So what is shingles and why am I among the 1 in 1,000 people in the U.S. who are at risk of getting this virus? Shingles is a painful rash of blister-like sores caused by the varicella zoster virus – the same virus that causes chickenpox. After you’ve had chickenpox, the virus lies inactive in nerve tissue near your spinal cord and brain. Years later, the virus may get reactivated causing shingles to develop. The most common complication of shingles is postherpetic neuralgia (PHN). People with PHN have severe pain in the areas where they had the shingles rash, after the rash clears up. The pain from PHN usually goes away in a few weeks or months; however, for some people, the pain from PHN can last for years.
Luckily, Millennials and future generations will be spared the misery of both chickenpox and shingles due to development of the chickenpox (varicella) vaccine, which was recommended for routine use in the U.S. in 1995. However, being a child of the late sixties, and one of five girls in my household, you bet I caught the chickenpox! While it is usually a mild disease in children, prior to the routine use of the chickenpox vaccine in the U.S., approximately 11,000 children were hospitalized and about 100-150 children died each year due to serious complications from chickenpox.
Back to my fifty, fabulous and fully vaccinated plan, AND my third milestone
Unfortunately, my plan to be fully vaccinated on my 50th birthday didn’t go as planned. The Shingrix® vaccine is still out of stock in both my doctor’s office and my pharmacy. But I plan to get it as soon as it becomes available again. While I know I should keep my anxiety at a minimum, I truly don’t want to end up as one of the four out of 1,000 people in my age cohort who thought she was invincible, waited to get vaccinated, and ended up with a debilitating, but preventable case of shingles. Practice what you preach definitely needs to be added to Every Child By Two’s official mission statement! Which brings me to my third exciting milestone this month – I celebrated over two decades as the Executive Director of Every Child by Two, which has by far been one of the greatest priveleges of my life (next to raising my wonderful boys).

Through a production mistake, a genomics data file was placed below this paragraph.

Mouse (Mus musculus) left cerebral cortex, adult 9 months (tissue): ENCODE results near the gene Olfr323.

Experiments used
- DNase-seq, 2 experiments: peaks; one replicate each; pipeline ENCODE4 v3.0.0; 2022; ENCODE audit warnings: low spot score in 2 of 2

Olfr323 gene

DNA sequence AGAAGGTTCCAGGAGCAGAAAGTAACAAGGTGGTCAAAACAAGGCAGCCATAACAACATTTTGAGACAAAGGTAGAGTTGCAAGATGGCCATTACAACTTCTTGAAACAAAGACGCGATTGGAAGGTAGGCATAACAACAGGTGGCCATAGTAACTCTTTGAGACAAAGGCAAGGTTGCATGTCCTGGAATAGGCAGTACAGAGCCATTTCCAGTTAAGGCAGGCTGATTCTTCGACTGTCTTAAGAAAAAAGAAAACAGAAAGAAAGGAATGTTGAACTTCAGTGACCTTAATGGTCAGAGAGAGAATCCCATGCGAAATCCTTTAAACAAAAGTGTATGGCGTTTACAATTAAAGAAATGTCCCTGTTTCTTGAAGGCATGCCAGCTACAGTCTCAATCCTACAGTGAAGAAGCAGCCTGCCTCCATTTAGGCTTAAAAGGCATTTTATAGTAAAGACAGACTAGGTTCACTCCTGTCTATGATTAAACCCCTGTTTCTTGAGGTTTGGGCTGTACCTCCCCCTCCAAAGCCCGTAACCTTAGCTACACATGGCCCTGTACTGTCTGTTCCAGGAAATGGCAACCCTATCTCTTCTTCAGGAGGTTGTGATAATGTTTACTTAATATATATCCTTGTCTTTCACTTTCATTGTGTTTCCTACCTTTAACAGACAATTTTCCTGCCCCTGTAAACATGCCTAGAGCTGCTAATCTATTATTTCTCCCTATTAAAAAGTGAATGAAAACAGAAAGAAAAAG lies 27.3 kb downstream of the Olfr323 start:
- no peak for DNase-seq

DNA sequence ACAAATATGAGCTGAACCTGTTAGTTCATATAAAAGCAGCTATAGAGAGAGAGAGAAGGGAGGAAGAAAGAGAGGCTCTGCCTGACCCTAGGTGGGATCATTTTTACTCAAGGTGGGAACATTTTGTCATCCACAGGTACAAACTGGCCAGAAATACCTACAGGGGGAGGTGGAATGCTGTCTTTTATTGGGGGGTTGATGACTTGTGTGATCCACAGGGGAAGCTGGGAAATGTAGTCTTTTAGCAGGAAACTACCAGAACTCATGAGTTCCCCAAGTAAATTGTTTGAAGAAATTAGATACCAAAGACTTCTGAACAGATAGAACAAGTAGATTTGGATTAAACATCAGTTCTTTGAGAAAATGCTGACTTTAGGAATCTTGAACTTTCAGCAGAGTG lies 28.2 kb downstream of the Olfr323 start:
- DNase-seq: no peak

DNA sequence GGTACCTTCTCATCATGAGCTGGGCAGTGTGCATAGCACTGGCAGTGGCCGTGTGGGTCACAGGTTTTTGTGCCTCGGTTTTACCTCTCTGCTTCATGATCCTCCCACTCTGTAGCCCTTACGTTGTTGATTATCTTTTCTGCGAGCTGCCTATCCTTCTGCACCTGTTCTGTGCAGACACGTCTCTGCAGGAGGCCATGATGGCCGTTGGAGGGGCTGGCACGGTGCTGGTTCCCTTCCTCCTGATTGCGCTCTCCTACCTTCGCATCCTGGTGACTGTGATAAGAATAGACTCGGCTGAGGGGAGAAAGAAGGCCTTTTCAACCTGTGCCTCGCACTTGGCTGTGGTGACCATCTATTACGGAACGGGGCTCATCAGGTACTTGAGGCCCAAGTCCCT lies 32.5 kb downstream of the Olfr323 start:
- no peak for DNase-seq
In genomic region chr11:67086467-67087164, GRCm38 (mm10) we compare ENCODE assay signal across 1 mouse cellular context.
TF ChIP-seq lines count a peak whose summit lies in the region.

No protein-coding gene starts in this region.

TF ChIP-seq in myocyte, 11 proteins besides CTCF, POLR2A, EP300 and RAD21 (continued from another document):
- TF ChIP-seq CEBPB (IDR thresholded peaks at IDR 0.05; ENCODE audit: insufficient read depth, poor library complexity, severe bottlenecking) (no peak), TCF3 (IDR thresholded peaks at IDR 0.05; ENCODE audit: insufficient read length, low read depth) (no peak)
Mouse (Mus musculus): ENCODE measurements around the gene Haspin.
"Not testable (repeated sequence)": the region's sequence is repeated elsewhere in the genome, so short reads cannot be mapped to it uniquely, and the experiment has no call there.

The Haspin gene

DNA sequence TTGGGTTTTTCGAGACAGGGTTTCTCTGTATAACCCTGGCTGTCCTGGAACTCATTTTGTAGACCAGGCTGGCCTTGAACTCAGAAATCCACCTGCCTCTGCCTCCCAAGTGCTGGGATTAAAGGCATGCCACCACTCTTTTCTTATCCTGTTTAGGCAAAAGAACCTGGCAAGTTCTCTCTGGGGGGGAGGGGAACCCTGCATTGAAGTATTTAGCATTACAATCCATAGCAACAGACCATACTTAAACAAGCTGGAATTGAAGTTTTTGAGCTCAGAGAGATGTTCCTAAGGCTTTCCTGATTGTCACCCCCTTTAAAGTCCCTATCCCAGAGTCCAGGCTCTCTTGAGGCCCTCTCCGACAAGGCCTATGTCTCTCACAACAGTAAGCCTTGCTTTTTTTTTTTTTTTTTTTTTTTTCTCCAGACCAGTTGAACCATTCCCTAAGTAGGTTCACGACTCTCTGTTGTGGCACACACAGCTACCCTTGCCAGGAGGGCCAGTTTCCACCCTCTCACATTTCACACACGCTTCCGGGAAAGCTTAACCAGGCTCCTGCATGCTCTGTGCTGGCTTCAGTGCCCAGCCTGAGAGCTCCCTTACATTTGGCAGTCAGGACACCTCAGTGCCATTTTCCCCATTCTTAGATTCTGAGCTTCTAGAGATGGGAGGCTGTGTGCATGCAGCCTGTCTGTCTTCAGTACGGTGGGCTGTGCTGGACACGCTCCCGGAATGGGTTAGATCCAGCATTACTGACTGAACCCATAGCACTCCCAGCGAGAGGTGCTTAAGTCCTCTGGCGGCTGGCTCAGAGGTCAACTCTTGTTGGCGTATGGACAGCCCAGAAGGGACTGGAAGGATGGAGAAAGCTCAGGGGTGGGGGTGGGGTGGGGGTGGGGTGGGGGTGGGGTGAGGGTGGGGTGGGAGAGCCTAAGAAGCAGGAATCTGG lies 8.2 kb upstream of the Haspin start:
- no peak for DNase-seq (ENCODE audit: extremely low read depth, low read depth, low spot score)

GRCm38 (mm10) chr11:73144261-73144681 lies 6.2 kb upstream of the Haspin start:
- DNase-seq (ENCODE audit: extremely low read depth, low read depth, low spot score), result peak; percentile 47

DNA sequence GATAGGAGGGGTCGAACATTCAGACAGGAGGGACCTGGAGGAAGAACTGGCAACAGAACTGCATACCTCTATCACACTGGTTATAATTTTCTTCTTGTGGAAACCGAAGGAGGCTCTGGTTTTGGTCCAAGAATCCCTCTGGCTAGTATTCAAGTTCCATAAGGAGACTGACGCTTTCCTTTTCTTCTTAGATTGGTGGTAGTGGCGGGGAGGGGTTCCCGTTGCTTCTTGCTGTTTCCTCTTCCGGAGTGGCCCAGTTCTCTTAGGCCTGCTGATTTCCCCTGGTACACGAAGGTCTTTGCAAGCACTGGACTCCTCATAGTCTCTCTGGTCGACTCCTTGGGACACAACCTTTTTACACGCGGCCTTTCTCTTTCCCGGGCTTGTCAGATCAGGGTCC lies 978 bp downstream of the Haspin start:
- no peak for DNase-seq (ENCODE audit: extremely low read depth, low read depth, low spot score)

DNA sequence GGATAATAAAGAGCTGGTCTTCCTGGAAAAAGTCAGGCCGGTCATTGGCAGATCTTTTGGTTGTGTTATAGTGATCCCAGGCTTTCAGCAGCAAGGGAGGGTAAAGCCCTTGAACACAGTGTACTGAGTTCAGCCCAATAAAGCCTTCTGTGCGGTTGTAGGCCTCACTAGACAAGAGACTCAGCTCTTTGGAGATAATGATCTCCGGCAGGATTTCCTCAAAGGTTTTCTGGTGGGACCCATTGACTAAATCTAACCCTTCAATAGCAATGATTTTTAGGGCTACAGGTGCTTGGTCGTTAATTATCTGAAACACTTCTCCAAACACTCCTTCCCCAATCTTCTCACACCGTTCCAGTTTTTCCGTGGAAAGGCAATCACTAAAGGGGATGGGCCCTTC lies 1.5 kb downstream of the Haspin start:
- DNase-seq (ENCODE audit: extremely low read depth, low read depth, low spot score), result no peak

Paying for the Shingles Vaccine Is Complicated
As a vaccine advocate, I am incredibly dismayed to know that not all adults will have as easy of a time paying for the shingles vaccine as I will. I am lucky that my current health plan will cover 100% of the cost of my vaccine, but others, including those on Medicare Part D may not be as fortunate. As I await the end of the shingles vaccine shortage, I have hardened my resolve to be an even louder advocate alongside partners such as the Adult Vaccine Access Coalition (AVAC), a group that strives to prevent the deaths of over 50,000 adults from vaccine-preventable disease (VPDs) every year in the U.S. AVAC also seeks to put an end to the enormous economic burden caused by treating adults who contract VPDs, and works to ensure fair and equitable vaccine coverage for older Americans (like me). Stay tuned for my personal shingles vaccination photo op, hopefully in the near future!